What’s a Little Spray?
A farmer friend and regular customer, who is also a food intellectual having fought off some insidious health issues, stopped by the farmer’s market booth recently to say she had gotten some funny answers from a few other farmers at the market to her question, “has this been sprayed?” That conversation led to this week’s topic about the low-down on pesticide use on, or in, non-organic produce.
According to a publication from the University of Kentucky, College of Agriculture, there are 49 insecticides and 40 fungicides labeled as approved for use “on” cucurbits (cucumbers, squash, melons, etc). Extensive research has been done to verify their effectiveness in our climate, and specific regimens are recommended that commercial growers follow. In general, the fungicides are sprayed weekly, or more often in rainy weather, in an attempt at prophylactic protection from plant diseases. Insecticide use follows the seasonal pattern of each insect species as they multiply and mature during the growing season. Each of these highly toxic chemical compounds comes with numerous label warnings.
First are the warnings to the applicator. Bio-hazard suits and full face respirators are normally recommended. When spraying these chemicals on the food plants, personal protective equipment is no laughing matter, but it does seem odd that this is the norm. Because of the potential for wind drift, applicator safety is a concern. Additionally, there is information on the product label with regard for minimizing the impact to non-target areas adjacent to the food crop. What happens when a nozzle gets stopped up, or there is an extra gallon in the tank because the ground speed and field size was miscalculated? Then there will be a chart on the label with the re-entry interval, or the length of time before a human, or presumably pets or wildlife (bees?), should wait before entering the field for risk of exposure to excessive amounts of the toxin. But not to fear, there will also be a chart advising the grower on how long to wait before harvesting the crop for sale, anywhere from zero to seven days.
Apparently these compounds are broken down by the “environment”, which means bacteria, fungi, sunlight and diluted by rainfall. What really happens is actually unclear. How well can spray be washed off in tap water, especially off of something like a cantaloupe.
Then there are the systemic insecticides. They are applied directly to the soil, taken up by the roots, and distributed throughout the plant- including the part you eat! Really, we are not making this up. One would hope that all farmers obey the delay-to-harvest interval, as there is no on-farm monitoring. These chemicals may be applied through trickle irrigation systems or with the transplants when set out mixed with water. Technically the grower could use these products and post a “no-spray” sign or answer a question at the market, with “no” we don’t spray. But you ain’t gonna wash that off!
Which brings us to the Genetically Modified Organisms (GMO) version of insect control. The scientists put the toxic compound into the genetic code of the plant, so every cell replication takes the toxin with it to be ready for an attack of pests, in case it happens. You ain’t gonna wash that off either! Because of the resilience of Mother Nature, the so called “pests” adapt and/or mutate to exist in this new environment, resistant strains begin to survive, and then the geneticists have to find another toxin to stack into the gene pool to be sure nothing gets by them. The arms race is on, and it seems pretty short sighted to think science will out-smart nature and evolution. The developers of this technology disclose very little information on the basis of proprietary secrets, in fact holding intellectual property rights to the various seed lines, and the farmer is breaking the law to save seeds for next year’s crop.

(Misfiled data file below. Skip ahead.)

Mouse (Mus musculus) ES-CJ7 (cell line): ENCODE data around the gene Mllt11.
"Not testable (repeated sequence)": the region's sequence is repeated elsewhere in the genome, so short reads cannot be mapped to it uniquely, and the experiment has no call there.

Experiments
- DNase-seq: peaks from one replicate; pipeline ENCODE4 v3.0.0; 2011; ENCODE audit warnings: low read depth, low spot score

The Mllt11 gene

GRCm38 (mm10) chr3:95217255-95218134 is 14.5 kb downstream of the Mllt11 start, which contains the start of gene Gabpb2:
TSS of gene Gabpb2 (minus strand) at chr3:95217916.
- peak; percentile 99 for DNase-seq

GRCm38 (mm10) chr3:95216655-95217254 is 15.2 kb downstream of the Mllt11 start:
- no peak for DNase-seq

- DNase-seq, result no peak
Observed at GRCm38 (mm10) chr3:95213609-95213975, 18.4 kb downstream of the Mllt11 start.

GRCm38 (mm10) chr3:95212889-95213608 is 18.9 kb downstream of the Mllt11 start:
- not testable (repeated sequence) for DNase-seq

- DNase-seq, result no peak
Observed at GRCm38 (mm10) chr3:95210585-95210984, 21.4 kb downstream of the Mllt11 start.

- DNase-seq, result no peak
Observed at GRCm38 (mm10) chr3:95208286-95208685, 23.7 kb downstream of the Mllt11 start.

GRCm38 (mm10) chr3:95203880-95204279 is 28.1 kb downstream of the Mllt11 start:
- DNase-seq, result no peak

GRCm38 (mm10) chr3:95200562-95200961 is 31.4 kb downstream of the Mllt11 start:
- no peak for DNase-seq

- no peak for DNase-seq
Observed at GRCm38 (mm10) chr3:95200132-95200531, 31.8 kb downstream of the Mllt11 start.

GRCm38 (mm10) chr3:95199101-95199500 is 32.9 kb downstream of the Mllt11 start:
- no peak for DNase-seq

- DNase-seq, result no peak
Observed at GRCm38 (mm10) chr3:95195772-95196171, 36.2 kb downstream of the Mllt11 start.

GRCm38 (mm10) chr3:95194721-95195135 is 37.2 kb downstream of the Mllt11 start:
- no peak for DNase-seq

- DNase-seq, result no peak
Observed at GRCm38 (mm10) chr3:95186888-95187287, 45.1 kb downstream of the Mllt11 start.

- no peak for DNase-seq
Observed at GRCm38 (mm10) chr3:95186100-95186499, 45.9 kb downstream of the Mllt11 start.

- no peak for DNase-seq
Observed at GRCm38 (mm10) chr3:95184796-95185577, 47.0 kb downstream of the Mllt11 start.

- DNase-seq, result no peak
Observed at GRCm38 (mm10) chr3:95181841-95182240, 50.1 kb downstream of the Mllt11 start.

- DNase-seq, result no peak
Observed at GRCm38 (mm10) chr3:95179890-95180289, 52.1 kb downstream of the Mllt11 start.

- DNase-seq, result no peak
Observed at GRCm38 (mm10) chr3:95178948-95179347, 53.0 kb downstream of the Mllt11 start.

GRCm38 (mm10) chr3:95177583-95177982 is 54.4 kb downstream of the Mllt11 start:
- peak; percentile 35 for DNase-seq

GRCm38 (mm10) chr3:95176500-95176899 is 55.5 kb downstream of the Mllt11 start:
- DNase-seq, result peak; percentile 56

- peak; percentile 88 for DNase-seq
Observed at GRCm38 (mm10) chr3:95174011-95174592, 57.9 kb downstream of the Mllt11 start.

In all fairness, certified organic farmers are allowed to use some sprays. The extremely short list of naturally occurring materials, have been approved by the National Organic Standards Board in a transparent and open forum. These materials can only be applied when all other cultural methods of control like site selection, air drainage, soil moisture management, rotation, etc. have not proved to be effective in minimizing pest damage. The other difference is organic farmers advise the certification agency of any sprays considered for use, and the agency inspects and verifies the farm’s compliance. As we have built up the strength of our soils through crop rotation and natural fertility enhancement, we use few if any natural sprays on our crops these days.
Next time you are shopping at a market, ask the vendors first if they grew it. Then ask if it has been sprayed, if so for what and how many times. Then ask if they use systemic insecticides or GMO seeds. At Elmwood Stock Farm we know none of this is necessary, much less a good idea, even though mainstream agriculture recommends it. This is one reason we are so adamant about the value of organic food. Just ask us, we will gladly let you know how we raise safe, healthy food for you.
In Your Share :
Grilled Yellow Squash with Fresh Dill Vinaigrette and Feta
4 yellow squash or zucchini
1 tsp Dijon mustard
¼ tsp sugar
1 ½ Tbsp sherry vinegar (or any vinegar of your choice)
2 Tbsp fresh chopped dill
¼ cup extra virgin olive oil
1 shallot, sliced
Salt and pepper to taste
Crumbled feta cheese